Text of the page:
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Our editor-in-chief Helena Lang visited new opening Gul & Sepoy in London.
Where is it?
In hipster Shoreditch in a teeny-tiny premises on Commercial Street.
What’s all the fuss about?
The latest (and third) dining establishment from husband and wife team Harneet and Devina Baweja, all of which are a stone’s throw from each other in this fashionable corner of East London. This is top-notch Indian cooking without all the pomp and ceremony that often accompanies it and there isn’t a tikka masala in sight. Instead boho bearded types and Hackney fashion followers tuck into sharing plates of spicy deliciousness either at the bar or squeezed onto one of the tables for two or four.
What’s the place like?
Bare wooden tables and a large wooden bar give the room an industrial café atmosphere. It’s loud and buzzy with friendly staff and a very casual air. Be prepared to bottom-bump your neighbour’s table as you squeeze into your own, and you get a view of what to order as you spy the dishes that arrive around you.
What did we eat and drink?
The unusual name of the restaurant reflects the two different types of cooking on the menu. Firstly Gul, inspired by the regal food served to the rulers of Northern India in times gone by, and Sepoy, inspired by the more simple food from the fishing villages on the south-western coastline. The idea is to mix the two – some richer Gul dishes, with the lighter Sepoy dishes. From the Gul menu we ordered wild prawn kalimirch, £14, whole tandoori sea bream with pickled black radish, £16, and royal guchi pulao, £14. The sea bream was the star of this show, a beautiful whole fish with the spine removed, perfectly cooked white flesh and a rich and spicy marinade. The buttery pulao was the perfect foil for the sauce. From the Sepoy menu we ordered the wild garlic chicken skewers, £6.50, and the burnt achari cauliflower and potatoes, £6. The veg was a hit, crispy, crumbly and slightly charred with really delicate spicing. There are three desserts on the menu and I chose the rum-soaked dough pillow with spiced cream and raspberries, £9, which was a totally modern take on a traditional rum baba and pretty as a picture. We washed it all down with a lovely organic Spanish red wine.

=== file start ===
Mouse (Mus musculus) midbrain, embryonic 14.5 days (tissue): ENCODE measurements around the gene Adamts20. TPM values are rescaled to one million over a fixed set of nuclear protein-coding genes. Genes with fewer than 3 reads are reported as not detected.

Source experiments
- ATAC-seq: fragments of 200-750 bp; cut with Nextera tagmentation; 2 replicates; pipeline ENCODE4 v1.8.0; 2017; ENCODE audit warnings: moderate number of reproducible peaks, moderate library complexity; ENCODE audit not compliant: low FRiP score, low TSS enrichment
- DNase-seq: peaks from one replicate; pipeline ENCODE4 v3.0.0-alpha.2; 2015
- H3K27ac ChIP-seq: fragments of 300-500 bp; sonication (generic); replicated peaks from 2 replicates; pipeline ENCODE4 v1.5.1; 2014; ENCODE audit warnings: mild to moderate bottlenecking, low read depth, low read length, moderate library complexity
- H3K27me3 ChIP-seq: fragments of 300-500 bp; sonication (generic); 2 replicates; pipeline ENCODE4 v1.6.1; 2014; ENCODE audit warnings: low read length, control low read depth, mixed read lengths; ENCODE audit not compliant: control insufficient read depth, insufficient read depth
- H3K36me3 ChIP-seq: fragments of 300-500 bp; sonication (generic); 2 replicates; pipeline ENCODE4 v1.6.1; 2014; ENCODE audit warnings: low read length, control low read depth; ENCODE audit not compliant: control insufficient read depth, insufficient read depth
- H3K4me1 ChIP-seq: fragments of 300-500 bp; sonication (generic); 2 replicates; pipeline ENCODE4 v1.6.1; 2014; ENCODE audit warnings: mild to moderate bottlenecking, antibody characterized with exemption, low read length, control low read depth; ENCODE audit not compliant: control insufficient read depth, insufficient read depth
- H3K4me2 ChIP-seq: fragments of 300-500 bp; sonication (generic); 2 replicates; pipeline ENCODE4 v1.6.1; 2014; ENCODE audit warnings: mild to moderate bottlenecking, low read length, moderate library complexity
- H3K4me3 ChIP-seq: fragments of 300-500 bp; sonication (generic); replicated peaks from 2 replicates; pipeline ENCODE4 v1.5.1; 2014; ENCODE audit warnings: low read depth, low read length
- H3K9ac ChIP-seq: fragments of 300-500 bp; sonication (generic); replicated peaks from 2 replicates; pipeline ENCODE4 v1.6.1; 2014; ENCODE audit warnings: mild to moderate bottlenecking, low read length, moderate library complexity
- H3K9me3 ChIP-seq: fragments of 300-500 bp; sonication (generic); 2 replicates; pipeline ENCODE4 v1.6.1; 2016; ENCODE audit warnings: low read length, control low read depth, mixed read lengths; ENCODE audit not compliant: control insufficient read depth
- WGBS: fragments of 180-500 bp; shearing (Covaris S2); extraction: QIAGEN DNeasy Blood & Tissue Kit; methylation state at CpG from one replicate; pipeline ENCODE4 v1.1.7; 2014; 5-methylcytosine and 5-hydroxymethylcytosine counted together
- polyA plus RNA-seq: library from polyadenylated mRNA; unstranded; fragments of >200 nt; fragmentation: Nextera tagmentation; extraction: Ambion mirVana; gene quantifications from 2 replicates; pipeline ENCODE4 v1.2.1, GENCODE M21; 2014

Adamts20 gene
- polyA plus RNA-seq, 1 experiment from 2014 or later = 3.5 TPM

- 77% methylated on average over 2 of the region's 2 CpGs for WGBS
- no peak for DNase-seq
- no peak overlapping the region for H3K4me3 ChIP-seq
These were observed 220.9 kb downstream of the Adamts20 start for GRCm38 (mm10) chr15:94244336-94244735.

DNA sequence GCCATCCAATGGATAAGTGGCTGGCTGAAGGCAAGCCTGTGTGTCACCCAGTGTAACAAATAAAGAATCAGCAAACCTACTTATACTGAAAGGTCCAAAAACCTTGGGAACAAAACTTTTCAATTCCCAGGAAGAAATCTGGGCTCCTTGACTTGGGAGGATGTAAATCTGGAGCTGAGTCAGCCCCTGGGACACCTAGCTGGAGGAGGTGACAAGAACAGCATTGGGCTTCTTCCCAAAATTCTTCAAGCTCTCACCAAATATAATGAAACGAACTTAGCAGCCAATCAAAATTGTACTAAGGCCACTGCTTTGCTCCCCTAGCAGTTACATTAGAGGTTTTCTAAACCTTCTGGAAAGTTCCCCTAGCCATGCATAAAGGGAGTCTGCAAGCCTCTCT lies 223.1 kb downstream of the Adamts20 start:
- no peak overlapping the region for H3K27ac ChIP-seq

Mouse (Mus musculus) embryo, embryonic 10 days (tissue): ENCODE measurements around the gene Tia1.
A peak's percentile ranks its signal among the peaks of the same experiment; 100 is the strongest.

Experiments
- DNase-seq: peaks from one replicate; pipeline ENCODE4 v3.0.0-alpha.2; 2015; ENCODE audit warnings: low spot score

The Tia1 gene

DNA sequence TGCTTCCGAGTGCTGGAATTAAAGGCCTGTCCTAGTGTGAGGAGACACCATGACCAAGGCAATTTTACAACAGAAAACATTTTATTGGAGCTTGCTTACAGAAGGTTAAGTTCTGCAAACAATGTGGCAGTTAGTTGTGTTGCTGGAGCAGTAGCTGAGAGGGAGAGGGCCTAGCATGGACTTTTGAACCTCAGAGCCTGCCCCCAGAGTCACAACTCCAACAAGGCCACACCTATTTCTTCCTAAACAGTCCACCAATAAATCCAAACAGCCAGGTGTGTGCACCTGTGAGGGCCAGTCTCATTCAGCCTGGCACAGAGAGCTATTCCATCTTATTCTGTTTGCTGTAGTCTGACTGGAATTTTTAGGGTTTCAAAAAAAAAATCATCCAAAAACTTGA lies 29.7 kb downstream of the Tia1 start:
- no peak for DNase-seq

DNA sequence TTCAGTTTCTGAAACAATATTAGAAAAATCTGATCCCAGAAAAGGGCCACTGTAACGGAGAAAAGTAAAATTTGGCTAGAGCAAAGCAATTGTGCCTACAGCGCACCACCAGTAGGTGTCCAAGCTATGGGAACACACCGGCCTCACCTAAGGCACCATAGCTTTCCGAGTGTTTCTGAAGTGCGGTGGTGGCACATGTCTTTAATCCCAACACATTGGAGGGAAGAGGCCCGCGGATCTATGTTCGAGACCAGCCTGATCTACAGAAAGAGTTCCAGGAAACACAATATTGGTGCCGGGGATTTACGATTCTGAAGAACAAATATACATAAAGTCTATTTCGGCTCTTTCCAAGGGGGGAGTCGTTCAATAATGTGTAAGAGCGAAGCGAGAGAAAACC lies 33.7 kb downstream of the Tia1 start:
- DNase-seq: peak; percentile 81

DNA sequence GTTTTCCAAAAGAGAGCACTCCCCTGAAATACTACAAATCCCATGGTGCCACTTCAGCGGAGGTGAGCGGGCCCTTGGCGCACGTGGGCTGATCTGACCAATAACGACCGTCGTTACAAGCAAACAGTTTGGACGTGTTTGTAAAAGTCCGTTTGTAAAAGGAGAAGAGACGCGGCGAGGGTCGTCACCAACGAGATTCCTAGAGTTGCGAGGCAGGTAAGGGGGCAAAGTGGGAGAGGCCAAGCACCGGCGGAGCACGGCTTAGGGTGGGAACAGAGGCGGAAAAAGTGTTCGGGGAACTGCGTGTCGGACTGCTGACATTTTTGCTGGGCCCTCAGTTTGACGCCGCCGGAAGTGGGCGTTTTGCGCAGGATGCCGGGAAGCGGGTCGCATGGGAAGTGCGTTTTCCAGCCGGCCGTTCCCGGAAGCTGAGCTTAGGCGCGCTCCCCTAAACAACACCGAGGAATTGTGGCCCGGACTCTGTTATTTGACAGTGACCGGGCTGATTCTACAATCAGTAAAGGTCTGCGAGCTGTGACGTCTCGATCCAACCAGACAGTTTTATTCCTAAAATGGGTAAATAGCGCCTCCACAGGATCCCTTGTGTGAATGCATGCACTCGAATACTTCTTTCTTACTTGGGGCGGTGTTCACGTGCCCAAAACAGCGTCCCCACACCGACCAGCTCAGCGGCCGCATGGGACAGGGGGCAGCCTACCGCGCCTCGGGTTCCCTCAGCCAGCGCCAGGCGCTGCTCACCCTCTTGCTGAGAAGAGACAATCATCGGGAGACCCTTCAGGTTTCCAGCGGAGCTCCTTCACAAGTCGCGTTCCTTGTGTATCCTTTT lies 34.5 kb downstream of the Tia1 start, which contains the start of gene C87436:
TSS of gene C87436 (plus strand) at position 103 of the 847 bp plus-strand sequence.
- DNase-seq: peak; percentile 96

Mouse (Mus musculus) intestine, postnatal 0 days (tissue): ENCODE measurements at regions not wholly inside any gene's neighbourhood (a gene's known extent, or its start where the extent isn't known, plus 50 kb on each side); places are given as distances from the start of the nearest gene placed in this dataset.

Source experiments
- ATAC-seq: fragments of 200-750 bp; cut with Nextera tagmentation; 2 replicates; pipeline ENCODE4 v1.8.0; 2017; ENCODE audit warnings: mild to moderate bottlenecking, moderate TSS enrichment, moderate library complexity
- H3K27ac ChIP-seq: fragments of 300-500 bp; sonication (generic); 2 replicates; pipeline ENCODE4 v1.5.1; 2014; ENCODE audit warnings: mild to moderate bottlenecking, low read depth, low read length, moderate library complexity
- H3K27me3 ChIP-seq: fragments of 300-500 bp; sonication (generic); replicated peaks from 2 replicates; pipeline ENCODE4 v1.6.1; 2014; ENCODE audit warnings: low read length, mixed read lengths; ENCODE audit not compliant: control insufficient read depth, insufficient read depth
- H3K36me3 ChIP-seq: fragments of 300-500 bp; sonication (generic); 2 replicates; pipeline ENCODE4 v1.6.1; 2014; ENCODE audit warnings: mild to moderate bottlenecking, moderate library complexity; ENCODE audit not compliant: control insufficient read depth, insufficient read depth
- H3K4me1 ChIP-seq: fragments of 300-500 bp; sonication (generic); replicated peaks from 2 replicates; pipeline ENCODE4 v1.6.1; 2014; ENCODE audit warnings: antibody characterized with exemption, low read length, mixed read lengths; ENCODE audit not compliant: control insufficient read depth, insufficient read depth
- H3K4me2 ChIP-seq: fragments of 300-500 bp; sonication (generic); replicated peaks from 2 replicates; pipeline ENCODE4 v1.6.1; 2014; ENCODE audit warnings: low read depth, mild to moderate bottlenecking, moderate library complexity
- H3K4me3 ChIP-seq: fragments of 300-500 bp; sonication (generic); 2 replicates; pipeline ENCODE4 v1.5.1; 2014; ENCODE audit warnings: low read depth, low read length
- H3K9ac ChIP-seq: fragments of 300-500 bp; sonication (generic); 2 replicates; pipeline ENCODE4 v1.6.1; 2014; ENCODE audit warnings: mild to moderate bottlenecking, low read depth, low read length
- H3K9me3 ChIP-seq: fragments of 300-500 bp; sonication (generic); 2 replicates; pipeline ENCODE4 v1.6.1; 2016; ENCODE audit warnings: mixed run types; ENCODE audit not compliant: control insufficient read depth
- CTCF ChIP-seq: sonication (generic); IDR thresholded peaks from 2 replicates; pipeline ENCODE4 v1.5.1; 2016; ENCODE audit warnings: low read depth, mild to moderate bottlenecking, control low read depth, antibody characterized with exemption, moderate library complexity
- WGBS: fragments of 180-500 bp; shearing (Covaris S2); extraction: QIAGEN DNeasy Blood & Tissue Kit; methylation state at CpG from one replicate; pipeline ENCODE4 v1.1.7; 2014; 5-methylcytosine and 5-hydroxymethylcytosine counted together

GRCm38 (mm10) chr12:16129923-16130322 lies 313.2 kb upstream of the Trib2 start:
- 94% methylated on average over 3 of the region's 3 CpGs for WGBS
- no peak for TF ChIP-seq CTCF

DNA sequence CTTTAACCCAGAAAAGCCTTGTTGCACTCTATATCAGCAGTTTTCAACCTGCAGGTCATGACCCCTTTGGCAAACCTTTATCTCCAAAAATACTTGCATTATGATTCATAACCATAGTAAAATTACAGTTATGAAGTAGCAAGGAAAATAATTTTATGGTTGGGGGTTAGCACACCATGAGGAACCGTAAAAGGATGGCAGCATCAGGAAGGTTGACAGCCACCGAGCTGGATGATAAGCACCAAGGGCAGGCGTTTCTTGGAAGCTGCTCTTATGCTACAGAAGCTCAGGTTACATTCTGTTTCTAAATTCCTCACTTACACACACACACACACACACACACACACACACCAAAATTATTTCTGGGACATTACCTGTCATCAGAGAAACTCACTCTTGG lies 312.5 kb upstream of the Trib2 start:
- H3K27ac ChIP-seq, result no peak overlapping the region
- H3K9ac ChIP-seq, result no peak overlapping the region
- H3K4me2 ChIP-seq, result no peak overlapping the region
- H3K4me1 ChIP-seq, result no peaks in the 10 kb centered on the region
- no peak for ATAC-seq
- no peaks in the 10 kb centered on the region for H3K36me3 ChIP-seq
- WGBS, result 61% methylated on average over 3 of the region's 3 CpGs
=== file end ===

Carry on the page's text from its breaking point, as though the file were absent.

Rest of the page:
Break out of your curry-rut and try something different with this restaurant, but be prepared to queue if you’ve not booked a table. In addition, it’s not a place for romance but the high spirits and quick delivery make a good prelude to a night out trying all the different cocktail bars in the Shoreditch area.
Getting food envy for our neighbour’s leg of kid goat raan with roasted vegetables, £30 – meaty, mighty and rather splendid.